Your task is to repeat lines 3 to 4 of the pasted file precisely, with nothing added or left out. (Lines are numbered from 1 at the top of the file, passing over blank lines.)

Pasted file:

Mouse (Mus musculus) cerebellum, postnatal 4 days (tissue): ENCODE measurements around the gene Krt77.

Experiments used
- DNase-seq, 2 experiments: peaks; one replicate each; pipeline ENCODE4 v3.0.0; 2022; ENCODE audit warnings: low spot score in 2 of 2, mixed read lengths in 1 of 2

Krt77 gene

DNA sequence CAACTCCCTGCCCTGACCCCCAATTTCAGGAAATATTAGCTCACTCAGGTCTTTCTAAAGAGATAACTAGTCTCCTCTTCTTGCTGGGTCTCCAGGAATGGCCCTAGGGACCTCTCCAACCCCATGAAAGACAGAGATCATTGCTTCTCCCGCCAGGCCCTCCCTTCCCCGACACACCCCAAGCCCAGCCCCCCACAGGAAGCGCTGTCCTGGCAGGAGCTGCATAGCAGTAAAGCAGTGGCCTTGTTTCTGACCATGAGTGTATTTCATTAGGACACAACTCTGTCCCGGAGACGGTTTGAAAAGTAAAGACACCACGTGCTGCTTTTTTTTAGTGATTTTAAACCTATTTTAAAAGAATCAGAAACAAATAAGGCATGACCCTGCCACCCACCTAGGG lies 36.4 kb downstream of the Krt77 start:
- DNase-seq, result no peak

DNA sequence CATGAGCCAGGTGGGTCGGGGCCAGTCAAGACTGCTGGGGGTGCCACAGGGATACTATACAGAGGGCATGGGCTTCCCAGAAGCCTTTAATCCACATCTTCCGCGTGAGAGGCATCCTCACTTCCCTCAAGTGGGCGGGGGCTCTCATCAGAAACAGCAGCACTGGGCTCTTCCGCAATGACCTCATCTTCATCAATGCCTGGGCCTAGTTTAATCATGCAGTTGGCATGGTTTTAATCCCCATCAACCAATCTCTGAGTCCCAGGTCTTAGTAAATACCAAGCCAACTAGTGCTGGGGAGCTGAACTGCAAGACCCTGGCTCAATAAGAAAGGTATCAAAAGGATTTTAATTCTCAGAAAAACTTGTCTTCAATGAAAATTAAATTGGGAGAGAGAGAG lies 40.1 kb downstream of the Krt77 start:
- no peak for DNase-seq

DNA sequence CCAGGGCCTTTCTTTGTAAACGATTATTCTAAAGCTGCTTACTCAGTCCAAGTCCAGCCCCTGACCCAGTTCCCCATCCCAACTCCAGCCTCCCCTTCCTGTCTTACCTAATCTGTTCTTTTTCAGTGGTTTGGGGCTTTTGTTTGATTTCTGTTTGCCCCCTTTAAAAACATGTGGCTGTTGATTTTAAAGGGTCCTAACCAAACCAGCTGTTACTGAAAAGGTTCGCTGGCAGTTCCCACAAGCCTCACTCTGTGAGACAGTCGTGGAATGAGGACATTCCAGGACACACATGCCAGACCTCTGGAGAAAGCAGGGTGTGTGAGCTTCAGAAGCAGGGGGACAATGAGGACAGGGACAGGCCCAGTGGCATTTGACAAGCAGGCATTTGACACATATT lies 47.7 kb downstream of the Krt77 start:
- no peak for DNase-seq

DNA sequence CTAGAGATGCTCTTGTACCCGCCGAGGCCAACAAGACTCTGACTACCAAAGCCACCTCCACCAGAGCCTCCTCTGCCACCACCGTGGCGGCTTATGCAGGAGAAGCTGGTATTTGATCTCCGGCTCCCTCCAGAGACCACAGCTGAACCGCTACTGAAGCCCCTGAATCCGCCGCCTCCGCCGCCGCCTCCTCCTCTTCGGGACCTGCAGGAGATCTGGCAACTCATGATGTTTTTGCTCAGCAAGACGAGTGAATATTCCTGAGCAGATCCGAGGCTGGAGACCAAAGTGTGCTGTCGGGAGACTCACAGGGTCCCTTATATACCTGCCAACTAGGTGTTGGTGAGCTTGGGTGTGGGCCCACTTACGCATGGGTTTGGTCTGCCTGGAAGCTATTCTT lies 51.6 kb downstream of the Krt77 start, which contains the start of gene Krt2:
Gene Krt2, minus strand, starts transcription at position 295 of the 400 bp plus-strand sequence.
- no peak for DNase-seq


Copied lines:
- DNase-seq, 2 experiments: peaks; one replicate each; pipeline ENCODE4 v3.0.0; 2022; ENCODE audit warnings: low spot score in 2 of 2, mixed read lengths in 1 of 2

Krt77 gene